For all its length, the TourX drives like a car. For all its spaciousness, it feels small.
As nice as ride height is for many people, there are many others – like me – who prefer a reachable load height. When you’re all of five-foot-two with shoes on, trying to lift a six-foot-tall Christmas tree off an SUV or crossover, for example, is neither easy nor elegant. Definitely funny as hell, though.
What isn’t a laughing matter is how the Regal TourX handles. It is closer to the ground than the aforementioned crossovers, and its 5.7 inches of ground clearance, although half an inch higher than the Regal Sportback, is still less than the A4 allroad (6.5), and V60 Cross Country (7.9), and Outback (8.7).
Still, for all its length, the TourX drives like a car. For all its spaciousness, it feels small. And with Buick’s advanced all-wheel-drive system as standard, the midsize wagon remains composed when asphalt turns into loose gravel and rocks. Utilizing a slick twin-clutch rear differential, the AWD system can send torque to either rear wheel, needing only to capitalize on the traction of one wheel even as the other three are spinning.
Although the TourX is not meant to traverse completely off the beaten path, its AWD could prevent you from getting into a jam in the first place. And for those with “what if” ideas of drifting, yes, the traction control can be turned off.
The Regal TourX features the same 2.0-liter turbocharged four-cylinder engine found in the Sportback, which offers an output of 250 horsepower and 295 pound-feet of torque. These numbers best its European counterparts save for the A4 Allroad’s 252 hp, but do significantly outshine the Outback’s anemic 175-hp, 2.5-liter flat-four (though a 256-hp 3.6-liter flat-six is optional). The TourX isn’t sporty, nor is it advertised to be, but it is sufficient.
Power is plenty for the needs of the average consumer, even considering the elevation of the Sedona area reaches beyond 5,000 feet. Merging proved to be of little consequence, especially as the large windows offered a refreshing amount of visibility. Passing power didn’t run out either when at highway speeds or while climbing. The 8-speed automatic transmission was smooth enough that I didn’t even notice it much.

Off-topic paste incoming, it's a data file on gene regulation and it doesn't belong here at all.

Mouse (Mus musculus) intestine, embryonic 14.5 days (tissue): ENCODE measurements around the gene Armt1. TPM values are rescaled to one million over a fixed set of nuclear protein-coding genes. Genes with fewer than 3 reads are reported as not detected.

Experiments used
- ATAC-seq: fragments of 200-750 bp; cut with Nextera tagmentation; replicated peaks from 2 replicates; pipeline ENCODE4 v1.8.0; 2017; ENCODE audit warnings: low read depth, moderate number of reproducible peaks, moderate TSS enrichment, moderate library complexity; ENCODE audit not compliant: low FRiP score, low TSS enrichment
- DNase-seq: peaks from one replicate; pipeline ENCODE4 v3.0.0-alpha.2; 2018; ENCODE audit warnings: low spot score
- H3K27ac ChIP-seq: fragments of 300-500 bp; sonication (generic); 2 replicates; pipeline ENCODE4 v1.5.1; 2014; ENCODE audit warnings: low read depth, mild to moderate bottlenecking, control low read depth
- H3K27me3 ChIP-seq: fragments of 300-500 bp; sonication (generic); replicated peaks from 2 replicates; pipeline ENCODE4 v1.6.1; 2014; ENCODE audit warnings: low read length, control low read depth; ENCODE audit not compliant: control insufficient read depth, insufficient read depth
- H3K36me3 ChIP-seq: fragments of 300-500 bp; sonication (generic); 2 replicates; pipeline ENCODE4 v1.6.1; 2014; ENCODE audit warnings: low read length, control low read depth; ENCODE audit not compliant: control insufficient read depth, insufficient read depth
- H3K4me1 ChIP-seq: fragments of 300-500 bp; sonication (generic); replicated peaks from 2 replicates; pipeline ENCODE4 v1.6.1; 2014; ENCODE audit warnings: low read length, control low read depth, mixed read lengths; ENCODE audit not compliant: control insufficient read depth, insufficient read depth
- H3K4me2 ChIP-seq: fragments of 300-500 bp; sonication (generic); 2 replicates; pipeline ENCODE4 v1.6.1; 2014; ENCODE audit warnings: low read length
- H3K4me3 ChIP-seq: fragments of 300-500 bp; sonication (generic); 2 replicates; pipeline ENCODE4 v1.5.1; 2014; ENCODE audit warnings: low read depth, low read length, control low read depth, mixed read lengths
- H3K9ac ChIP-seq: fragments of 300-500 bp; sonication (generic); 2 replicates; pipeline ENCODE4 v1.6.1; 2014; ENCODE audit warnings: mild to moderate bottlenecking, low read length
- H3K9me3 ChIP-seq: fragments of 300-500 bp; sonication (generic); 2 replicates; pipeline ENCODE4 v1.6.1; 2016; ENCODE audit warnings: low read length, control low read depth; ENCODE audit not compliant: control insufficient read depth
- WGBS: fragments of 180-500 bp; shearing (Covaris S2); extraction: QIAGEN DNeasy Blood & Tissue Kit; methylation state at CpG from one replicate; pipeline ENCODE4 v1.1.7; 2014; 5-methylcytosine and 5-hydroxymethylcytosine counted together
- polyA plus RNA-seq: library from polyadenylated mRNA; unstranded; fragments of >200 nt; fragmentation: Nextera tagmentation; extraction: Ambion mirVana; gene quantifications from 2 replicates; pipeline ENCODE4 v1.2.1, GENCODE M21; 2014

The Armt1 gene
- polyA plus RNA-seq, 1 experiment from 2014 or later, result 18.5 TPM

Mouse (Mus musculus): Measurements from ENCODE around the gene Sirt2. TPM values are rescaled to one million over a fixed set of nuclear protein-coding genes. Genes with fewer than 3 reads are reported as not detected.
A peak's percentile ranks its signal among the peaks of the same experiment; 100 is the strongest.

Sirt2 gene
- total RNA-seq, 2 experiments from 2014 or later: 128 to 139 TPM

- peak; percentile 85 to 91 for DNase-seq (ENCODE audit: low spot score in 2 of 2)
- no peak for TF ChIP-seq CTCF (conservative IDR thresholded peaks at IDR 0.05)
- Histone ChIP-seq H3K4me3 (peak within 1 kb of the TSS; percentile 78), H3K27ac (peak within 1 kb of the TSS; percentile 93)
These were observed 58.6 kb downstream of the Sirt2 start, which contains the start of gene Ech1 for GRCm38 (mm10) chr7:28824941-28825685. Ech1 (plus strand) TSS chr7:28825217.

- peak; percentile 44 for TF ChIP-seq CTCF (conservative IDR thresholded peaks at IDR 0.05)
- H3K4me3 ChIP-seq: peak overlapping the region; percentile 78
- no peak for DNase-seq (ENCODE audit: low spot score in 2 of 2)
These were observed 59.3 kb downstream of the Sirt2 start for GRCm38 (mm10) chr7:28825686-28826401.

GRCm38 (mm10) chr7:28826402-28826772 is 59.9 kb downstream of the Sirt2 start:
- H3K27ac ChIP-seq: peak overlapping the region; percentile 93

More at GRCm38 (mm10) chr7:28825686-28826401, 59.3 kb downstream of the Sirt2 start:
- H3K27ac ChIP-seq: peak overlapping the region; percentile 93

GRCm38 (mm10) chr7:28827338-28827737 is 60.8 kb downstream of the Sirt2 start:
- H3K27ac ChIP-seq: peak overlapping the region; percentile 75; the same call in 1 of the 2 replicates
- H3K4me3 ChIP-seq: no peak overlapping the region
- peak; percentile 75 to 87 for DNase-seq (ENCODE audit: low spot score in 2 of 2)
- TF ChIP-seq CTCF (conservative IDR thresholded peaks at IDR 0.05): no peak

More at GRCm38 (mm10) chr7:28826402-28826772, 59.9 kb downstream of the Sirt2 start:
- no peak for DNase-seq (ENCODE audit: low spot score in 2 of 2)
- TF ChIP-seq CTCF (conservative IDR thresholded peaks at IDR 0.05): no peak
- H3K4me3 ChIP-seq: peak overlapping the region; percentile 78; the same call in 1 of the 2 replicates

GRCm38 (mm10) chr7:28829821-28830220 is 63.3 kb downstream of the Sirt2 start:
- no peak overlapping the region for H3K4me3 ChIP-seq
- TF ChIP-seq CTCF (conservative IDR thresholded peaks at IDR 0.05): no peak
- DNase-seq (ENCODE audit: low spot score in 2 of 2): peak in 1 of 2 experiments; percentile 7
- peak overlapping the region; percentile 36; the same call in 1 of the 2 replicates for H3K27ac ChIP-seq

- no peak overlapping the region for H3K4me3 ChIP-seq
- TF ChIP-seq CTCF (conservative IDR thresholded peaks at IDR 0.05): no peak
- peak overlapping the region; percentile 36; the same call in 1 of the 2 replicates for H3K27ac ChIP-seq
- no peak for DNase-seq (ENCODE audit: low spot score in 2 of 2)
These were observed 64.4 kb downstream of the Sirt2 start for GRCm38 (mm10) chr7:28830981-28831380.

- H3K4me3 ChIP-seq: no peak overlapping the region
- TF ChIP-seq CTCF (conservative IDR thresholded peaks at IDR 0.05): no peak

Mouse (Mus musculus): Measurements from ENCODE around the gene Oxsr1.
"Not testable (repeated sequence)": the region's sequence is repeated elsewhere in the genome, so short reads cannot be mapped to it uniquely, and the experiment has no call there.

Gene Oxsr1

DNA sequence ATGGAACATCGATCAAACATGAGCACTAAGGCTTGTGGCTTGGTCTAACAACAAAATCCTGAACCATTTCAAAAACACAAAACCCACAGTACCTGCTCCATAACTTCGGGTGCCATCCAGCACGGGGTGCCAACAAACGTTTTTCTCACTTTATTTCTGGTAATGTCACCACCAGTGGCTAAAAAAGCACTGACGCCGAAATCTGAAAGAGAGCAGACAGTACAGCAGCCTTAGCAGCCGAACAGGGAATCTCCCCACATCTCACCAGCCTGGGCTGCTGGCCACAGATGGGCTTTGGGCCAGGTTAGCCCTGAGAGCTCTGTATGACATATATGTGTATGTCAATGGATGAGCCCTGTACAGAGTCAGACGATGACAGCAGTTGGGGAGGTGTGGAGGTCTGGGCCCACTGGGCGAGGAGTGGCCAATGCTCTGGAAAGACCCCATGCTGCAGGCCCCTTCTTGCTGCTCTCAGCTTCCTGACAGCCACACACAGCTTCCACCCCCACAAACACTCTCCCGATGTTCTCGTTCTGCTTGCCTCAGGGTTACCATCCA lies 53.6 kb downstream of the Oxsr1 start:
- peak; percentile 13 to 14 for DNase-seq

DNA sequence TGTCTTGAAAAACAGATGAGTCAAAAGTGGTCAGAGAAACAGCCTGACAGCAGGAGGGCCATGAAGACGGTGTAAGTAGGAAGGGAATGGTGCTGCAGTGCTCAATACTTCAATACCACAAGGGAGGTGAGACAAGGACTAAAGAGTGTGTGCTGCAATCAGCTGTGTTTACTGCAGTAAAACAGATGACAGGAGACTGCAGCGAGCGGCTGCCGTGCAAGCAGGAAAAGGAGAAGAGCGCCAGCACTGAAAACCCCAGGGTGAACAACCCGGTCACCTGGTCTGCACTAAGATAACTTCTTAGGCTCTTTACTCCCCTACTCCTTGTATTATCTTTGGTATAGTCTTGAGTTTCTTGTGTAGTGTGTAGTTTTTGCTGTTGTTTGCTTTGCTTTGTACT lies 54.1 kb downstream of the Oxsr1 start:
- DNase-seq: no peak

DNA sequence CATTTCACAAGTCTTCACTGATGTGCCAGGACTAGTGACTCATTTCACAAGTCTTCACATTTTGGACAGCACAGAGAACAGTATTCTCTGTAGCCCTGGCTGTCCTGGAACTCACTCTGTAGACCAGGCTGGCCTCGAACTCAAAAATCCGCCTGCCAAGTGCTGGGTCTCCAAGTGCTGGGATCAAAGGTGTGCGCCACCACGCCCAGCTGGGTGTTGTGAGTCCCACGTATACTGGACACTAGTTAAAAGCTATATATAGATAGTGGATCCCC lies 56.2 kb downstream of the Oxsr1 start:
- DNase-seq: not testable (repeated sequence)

There is slight understeer but the overall steering felt good and responsive. Body roll was minimal, unlike crossovers.
The TourX offers a generally pleasant ride. Our test vehicles featured standard active noise cancellation but were not equipped with the quiet-tuned tires, which will be outfitted onto models arriving in dealerships now. But even so, the cabin was relatively quiet, especially considering the high amount of glass panels of varying size, including the panoramic moonroof.
Design-wise, the Buick might slightly resemble, say, the Volvo, but I found its style to be sleeker, with nifty nuances like a chrome strip that extends from the A-pillar to the taillights. A character line that runs along the lower portion of the doors further highlights the TourX’s elongated but slender look. Did I mention that plastic cladding, though? Ugh.
Thankfully hidden in darker colors, brighter and lighter hues do the vehicle a disservice by accentuating the bulky off-road look of the black plastic, even though the TourX doesn’t have such capability. Also, what is up with that little notch at the top of the arch?
Overall, the Regal TourX is a fine vehicle and should handle most of what buyers might ask of it. Where the vehicle might get dinged is on its price, which can get up there, and some ticky-tacky complaints. Available in three trims, the base TourX starts at $29,995, which puts it well below the $40K-plus Europeans and about $3K more than the Subaru.